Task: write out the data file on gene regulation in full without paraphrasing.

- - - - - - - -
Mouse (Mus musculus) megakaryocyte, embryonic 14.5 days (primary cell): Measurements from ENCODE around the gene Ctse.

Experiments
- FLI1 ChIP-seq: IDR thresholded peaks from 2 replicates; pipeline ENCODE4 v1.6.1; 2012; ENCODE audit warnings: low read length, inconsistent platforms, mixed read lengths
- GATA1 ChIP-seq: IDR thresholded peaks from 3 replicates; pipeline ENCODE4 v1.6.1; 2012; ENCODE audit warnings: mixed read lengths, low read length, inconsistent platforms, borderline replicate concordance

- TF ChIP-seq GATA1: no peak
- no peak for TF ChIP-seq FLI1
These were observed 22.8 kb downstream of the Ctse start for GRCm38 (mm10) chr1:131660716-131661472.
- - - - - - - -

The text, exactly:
Mouse (Mus musculus) megakaryocyte, embryonic 14.5 days (primary cell): Measurements from ENCODE around the gene Ctse.

Experiments
- FLI1 ChIP-seq: IDR thresholded peaks from 2 replicates; pipeline ENCODE4 v1.6.1; 2012; ENCODE audit warnings: low read length, inconsistent platforms, mixed read lengths
- GATA1 ChIP-seq: IDR thresholded peaks from 3 replicates; pipeline ENCODE4 v1.6.1; 2012; ENCODE audit warnings: mixed read lengths, low read length, inconsistent platforms, borderline replicate concordance

- TF ChIP-seq GATA1: no peak
- no peak for TF ChIP-seq FLI1
These were observed 22.8 kb downstream of the Ctse start for GRCm38 (mm10) chr1:131660716-131661472.